Rodgers ended up 34 of 45 for 316 yards, a TD, and an INT. He also ran twice for 20 yards and a TD. One thing to note is that Green Bay TE Jermichael Finley (out for the season) had a huge game, making 9 catches for 115 yards. The Packers had a FG blocked and Chicago had a punt return for a TD. Cutler was 16 of 27 for 221 yards, a TD, and an INT. He also ran 3 times for 37 yards. Johnny Knox made 4 catches for 94 yards.

The teams would not meet again until the final Sunday of the regular season. The problem with this game was that by the time it got underway, the Bears were locked into the #2 seed, while the Packers would be in the playoffs with a win and out of the playoffs with a loss. Chicago’s only incentive to play their starters all game, go all out, and not use a vanilla game plan was to keep their rivals out of the playoffs. This led to the Packers being 11 point favorites. As it turned out, the Bears did go about their business as if they had something to play for, and the Packers struggled for a 10-3 win. It was scoreless after 1 and 3-0 Chicago at the half. It was 3-3 heading to the 4th. The Packers outscored Chicago 7-0 in the 4th to win it 10-3.

The Packers had a 284-227 edge in total yards and a 14-13 edge in 1st downs. The turnover battle was even at 2-2. The Packers were 1 for 2 in the red zone, while the Bears were 0 for 2. The time of possession was virtually even. Cutler was sacked 6 times for -51 yards. This time the Packers solved their penalty problem but they were just 2 for 11 on 3rd down.

The Packers missed an early scoring chance when Donald Driver lost a fumble at the Chicago 35. The 1st quarter was scoreless and the game remained scoreless until Gould hit a 30 yard FG to put the Bears up 3-0 with 4:31 left in the half. Chicago took that 3-0 lead to halftime. Early in the 3rd, the Bears went for it on 4th and 2 from the Green Bay 40 and Cutler fired incomplete to turn it over on downs. On the very next play, Rodgers was picked off by Charles Tillman at the Bears 43 and he returned it to the Green Bay 15. But then Cutler was picked off in the end zone.

The Packers finally got on the board on a 23 yard FG by Crosby to tie it 3-3 with 2:39 left in the 3rd. The score stayed tied at 3-3 into the 4th. Finally, the Packers made a big play, as Rodgers hit Jennings for a 46 yard completion to the Chicago 1. On the next play, Rodgers hit Donald Lee for a TD to give the Packers a 10-3 lead with 12:42 left. The defensive struggle resumed and continued over the remainder of the game. With 20 seconds to play, the Bears had a 2nd and 10 at the Packers 32, but Cutler was intercepted by Nick Collins at the 11. Rodgers took a knee to seal the 10-3 win and the final playoff spot in the NFC.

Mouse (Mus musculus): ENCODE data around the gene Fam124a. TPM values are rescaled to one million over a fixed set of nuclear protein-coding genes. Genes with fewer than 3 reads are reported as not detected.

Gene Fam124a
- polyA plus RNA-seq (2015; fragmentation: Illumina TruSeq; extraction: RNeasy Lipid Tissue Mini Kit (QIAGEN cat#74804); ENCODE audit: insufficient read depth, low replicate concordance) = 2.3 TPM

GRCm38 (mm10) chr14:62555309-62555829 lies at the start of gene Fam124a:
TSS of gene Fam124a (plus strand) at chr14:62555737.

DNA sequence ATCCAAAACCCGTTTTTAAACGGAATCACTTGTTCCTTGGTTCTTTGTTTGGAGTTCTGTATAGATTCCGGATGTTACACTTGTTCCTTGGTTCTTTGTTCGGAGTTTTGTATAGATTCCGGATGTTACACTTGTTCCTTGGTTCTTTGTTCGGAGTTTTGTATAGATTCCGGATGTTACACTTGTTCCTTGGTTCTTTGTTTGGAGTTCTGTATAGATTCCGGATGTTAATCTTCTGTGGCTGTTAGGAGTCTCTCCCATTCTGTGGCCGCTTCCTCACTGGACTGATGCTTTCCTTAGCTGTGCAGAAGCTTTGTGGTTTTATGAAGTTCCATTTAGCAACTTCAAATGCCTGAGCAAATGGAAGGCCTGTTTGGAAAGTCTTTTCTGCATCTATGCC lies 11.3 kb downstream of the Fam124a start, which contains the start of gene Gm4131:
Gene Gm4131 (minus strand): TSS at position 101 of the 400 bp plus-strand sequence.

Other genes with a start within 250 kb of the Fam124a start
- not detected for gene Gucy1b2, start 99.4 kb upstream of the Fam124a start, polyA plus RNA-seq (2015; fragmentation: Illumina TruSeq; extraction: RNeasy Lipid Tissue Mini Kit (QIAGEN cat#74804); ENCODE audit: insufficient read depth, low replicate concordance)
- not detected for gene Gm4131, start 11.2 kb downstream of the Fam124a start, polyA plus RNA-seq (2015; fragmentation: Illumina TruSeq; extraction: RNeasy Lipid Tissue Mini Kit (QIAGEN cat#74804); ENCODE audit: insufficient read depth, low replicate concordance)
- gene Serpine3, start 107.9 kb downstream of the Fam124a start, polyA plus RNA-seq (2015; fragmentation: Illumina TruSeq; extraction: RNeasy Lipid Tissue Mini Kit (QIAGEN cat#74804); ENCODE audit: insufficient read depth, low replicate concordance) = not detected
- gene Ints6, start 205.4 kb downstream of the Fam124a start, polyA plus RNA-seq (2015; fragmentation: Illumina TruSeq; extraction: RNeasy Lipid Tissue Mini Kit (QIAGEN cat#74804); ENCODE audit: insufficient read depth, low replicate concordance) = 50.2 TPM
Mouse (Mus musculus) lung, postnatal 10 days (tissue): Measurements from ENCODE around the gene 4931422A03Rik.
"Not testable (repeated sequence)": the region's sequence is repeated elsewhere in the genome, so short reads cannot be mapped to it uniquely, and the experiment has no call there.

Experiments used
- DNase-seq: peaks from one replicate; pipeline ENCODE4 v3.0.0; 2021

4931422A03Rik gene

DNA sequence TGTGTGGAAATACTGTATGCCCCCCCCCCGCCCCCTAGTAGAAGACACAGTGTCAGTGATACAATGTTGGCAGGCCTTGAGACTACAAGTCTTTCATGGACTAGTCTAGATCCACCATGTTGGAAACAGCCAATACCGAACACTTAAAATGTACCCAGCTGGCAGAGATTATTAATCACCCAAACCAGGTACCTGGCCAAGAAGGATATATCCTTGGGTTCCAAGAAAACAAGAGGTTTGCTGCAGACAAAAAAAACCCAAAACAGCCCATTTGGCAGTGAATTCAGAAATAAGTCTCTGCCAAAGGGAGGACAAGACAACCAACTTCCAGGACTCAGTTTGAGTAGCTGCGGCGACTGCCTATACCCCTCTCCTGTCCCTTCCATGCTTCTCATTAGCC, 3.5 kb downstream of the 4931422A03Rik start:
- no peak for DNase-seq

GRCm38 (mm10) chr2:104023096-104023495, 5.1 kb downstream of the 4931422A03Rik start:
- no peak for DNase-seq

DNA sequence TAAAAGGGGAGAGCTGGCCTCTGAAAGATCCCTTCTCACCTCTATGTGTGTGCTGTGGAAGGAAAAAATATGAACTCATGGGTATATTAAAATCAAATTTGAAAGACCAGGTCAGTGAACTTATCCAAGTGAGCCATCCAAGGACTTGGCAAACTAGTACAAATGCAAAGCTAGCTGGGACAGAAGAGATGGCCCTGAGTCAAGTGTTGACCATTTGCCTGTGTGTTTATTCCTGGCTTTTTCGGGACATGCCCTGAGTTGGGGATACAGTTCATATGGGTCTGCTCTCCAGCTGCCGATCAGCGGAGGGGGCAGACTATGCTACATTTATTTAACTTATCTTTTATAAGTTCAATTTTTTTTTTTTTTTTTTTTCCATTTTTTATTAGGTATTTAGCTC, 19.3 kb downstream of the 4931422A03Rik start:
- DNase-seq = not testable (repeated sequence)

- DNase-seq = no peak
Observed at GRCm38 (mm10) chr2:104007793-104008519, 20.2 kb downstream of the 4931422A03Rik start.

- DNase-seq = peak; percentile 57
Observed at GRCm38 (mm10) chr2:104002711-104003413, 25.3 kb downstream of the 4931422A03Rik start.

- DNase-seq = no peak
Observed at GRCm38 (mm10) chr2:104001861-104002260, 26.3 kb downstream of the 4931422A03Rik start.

Cutler was just 21 of 39 for 168 yards, no TD’s, and 2 picks. Matt Forte had a very solid game, rushing 15 times for 91 yards and making 8 catches for 60 yards. Rodgers went 19 for 28 for 229 yards, a TD, and an INT. Jennings had 4 catches for 97 yards. Backup LB Eric Walden recorded 3 sacks for Green Bay.

Series History: No two teams in NFL history have faced each other as many times as the Chicago Bears and the Green Bay Packers. They will meet on Sunday for the 182nd time. The first meeting took place on November 27th, 1921, with the Bears (called the Chicago Staleys at that time) beating the Packers at home, 20-0. It is not the league’s “oldest rivalry,” as the Cardinals vs. Bears series predates it by 1 year. But it is the league’s longest continual rivalry, as the two teams have faced each other at least once every season going back to 1923.

The Bears have a 92-83-6 edge in the all-time series (including a 1-0 edge in the playoffs). The Bears won the first 3 meetings (shutting Green Bay out in all 3 games) and went 7-1-3 against the Pack in the first 11 meetings from 1921 to 1928. The Packers then gained the upper hand in the series from 1928 to 1932, winning 7 straight and going 10-2-1 against the Bears over a 13-game period. At the end of that stretch, the Packers held an 11-9-4 edge in the all-time series.
But then from 1932 to 1934 the Bears won 6 straight. That gave Chicago a 15-11-4 edge in the all-time series and they have held the edge in the all-time series ever since. The Packers won 6 of 9 from 1935 to 1939 to cut Chicago’s lead to 18-17-4, but the Bears would then put together the longest stretch of dominance either team has had over the other in the history of the series. From 1939 to 1960, the Bears went 32-9-2 against Green Bay, and by the end of that period they had nearly doubled up the Pack in the all-time series, holding a 50-26-6 edge.